Selective Scanning for Legacy Radio Coverage in Idle Mode

A mobile device may implement an idle mode process in order to selectively scan for legacy radio coverage using a timer-based scanning process. A mobile device may operate in idle mode and may establish a long term evolution (LTE) radio link with a nearby cell site. The idle mode process implemented by the mobile device may include evaluating one or more criteria that are indicative of whether the mobile device is capable of providing sufficient voice service capabilities using voice over LTE (VoLTE). Based on the criteria evaluation, a timer-based scanning process may be initiated. When the timer-based scanning process is initiated, the mobile device may scan for legacy radio coverage periodically. If no legacy radio coverage is available, the mobile device may indicate that voice services are unavailable.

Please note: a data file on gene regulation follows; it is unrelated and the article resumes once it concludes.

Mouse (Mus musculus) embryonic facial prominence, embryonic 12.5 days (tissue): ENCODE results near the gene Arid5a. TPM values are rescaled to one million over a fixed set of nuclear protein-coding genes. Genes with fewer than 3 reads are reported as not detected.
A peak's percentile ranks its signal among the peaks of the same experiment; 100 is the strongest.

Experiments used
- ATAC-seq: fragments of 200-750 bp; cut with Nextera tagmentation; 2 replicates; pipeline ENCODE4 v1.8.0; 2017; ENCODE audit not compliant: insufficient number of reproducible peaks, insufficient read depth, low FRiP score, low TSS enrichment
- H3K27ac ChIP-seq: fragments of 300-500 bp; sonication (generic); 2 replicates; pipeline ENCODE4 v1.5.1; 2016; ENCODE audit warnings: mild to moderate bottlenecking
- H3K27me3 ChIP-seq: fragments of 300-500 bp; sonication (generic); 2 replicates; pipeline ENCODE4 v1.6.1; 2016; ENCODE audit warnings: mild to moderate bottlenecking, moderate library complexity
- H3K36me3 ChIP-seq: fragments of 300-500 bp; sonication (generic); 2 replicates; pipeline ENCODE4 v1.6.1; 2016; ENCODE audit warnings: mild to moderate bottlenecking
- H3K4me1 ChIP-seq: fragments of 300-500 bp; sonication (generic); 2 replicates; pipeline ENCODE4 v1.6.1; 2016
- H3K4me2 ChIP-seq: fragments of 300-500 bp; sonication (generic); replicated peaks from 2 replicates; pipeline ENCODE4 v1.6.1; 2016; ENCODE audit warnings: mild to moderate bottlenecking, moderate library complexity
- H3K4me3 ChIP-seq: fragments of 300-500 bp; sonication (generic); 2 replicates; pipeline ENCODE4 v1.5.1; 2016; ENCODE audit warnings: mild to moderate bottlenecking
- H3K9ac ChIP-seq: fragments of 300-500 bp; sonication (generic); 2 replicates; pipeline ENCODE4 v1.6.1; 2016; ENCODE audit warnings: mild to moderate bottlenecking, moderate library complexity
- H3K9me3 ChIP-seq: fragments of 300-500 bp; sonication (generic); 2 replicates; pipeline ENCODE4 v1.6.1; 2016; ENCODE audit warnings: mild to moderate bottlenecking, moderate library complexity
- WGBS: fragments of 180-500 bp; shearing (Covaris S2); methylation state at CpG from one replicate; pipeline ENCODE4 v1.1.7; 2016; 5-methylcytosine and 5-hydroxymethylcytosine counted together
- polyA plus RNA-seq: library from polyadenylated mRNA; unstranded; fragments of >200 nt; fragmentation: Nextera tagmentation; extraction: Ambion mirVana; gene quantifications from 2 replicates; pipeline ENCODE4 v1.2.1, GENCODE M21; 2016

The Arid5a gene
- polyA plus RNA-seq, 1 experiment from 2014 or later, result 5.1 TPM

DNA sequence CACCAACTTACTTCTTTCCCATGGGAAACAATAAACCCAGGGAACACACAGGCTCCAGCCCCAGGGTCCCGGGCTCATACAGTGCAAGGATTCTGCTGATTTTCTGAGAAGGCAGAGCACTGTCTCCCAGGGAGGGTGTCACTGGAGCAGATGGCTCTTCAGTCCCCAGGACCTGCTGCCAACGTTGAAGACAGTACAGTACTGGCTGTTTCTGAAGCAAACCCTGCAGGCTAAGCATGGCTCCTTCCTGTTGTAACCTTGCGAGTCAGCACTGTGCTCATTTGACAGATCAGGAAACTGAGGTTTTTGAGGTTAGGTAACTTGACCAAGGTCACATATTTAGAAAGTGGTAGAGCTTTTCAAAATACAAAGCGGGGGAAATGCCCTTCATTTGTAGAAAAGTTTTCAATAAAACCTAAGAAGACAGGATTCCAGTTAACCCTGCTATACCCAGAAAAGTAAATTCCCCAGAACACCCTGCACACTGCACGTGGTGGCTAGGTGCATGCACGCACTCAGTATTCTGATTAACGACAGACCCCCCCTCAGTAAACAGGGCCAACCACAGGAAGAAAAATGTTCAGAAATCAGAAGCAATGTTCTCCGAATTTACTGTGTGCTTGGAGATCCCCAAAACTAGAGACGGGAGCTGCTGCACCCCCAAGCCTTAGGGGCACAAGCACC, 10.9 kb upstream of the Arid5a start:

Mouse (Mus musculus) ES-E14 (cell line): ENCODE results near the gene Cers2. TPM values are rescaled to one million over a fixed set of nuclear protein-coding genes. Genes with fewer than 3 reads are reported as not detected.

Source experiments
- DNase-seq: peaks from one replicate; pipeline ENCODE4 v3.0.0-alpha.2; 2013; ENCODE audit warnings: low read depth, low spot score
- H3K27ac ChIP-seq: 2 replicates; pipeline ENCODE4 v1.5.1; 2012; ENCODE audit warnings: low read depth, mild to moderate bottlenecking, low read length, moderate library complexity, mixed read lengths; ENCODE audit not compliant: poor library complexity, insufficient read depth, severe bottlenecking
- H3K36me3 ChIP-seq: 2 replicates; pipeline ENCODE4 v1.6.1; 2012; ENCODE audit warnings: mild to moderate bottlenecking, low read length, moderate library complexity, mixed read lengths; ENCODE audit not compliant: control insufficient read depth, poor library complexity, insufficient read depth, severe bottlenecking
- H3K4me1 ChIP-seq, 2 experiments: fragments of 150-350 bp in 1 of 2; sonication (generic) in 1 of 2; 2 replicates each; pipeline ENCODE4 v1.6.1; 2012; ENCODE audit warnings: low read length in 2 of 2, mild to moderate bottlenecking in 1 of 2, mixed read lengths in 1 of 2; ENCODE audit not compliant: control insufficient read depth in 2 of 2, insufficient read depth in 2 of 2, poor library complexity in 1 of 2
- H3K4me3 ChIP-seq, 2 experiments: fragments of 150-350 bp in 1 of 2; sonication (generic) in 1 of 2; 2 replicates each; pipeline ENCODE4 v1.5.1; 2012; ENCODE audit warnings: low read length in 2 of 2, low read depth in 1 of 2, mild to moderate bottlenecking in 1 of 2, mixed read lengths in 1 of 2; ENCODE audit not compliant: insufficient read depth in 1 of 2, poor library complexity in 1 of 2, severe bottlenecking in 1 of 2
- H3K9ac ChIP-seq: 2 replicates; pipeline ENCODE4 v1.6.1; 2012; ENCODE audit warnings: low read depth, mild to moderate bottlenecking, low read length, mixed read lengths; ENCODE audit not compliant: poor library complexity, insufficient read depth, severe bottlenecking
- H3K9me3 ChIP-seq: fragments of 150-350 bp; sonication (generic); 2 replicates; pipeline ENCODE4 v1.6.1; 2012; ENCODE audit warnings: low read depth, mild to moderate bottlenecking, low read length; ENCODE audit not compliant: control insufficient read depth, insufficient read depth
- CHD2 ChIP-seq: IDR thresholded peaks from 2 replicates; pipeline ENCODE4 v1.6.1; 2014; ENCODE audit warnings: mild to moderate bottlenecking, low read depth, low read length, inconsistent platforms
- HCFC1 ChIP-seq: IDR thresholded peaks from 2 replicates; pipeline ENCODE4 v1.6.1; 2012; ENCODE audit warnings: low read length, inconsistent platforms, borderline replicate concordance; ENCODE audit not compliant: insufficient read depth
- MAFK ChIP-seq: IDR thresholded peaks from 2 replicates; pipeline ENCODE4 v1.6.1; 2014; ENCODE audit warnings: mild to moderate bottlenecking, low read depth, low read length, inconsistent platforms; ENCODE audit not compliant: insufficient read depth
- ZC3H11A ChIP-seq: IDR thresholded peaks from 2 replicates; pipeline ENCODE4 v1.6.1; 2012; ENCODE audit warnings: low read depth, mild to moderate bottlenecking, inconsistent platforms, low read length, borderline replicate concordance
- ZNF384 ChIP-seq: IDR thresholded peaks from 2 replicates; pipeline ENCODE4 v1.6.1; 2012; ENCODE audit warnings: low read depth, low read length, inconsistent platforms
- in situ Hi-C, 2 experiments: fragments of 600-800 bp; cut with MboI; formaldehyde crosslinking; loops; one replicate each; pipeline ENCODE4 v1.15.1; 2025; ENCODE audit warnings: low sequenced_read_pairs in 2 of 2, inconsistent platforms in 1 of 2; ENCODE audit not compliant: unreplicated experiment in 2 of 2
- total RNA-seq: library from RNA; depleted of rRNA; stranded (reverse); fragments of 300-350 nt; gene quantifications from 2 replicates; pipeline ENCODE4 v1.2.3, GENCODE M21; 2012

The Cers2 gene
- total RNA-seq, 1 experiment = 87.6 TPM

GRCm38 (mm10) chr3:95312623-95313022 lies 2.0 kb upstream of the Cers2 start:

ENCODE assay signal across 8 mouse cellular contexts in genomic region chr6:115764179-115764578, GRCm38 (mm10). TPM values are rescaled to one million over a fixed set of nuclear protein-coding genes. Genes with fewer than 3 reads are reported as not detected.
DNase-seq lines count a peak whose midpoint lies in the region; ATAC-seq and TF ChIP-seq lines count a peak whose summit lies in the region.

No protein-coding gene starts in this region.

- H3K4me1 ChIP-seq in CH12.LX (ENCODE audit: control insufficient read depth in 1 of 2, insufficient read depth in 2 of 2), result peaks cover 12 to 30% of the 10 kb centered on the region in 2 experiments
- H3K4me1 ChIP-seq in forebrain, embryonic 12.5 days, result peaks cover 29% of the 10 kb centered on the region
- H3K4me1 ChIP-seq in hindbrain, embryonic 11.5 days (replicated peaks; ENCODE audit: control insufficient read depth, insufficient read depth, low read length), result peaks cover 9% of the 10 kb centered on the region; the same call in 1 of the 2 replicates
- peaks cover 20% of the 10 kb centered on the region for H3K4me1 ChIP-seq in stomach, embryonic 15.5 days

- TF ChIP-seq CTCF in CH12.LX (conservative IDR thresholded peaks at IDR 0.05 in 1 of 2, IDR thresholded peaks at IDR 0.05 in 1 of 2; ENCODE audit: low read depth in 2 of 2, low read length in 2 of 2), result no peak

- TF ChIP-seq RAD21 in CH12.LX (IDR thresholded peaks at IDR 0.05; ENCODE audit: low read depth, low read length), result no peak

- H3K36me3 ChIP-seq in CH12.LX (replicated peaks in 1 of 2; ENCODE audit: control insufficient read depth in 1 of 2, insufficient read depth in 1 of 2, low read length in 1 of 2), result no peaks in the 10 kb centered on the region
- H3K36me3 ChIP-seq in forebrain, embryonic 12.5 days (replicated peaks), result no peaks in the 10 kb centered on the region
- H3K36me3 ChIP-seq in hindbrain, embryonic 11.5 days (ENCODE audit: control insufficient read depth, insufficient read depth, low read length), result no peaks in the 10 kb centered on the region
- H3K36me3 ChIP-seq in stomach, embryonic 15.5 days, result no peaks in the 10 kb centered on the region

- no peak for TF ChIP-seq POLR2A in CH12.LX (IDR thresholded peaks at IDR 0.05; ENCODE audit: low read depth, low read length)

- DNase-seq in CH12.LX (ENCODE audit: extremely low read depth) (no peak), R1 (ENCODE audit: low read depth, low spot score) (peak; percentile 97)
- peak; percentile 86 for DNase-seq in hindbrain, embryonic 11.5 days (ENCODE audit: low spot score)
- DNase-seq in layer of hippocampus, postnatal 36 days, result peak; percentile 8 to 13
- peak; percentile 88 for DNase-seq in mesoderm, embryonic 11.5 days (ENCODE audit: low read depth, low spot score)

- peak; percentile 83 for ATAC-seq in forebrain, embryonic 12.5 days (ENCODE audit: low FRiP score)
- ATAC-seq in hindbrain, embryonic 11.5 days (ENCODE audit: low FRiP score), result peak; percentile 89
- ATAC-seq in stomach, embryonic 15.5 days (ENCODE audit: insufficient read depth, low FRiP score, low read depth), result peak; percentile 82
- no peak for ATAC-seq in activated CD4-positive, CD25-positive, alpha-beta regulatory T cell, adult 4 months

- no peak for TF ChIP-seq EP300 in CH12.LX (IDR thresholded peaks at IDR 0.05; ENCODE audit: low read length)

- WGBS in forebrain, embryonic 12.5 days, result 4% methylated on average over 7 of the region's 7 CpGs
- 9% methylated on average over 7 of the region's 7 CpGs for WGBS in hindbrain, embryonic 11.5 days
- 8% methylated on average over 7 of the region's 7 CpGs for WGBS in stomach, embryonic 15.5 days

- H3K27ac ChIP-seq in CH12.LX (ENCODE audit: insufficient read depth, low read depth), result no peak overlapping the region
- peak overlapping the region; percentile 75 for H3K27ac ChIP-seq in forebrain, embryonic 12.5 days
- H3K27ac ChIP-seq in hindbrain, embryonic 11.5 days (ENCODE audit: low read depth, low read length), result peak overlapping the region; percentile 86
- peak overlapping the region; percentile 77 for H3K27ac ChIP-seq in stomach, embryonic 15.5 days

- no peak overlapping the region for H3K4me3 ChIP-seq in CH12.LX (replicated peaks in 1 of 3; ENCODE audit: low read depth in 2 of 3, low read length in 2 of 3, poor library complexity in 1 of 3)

Skip to: Description  ·  Claims  · Patent History  ·  Patent History

Description

RELATED APPLICATIONS

This U.S. patent application claims priority to provisional U.S. patent application No. 62/069,150, entitled “UE PROCEDURES UNDER LTE ONLY COVERAGE,” and filed on Oct. 27, 2014, the entirety of which is incorporated herein by reference.

BACKGROUND

Cellular networks are constantly evolving. For example, fourth generation (4G) Long Term Evolution (LTE) networks have evolved from third generation (3G), and second generation (2G) radio access technology (RAT) systems. The 3rd Generation Partnership Project (3GPP) LTE standard, in its various releases, is an all-Internet Protocol (all-IP) data transport technology that uses packet-switching for both data and voice communications. By contrast, legacy RAT systems (e.g., 3G/2G) employ circuit-switching for voice communications. Because the evolution of these technologies takes time, cellular networks employ a mixture of newer (e.g., 4G) and legacy (e.g., 3G/2G) RAT systems. Such networks can be thought of as “heterogeneous” cellular networks due to the mixture of legacy and non-legacy technologies.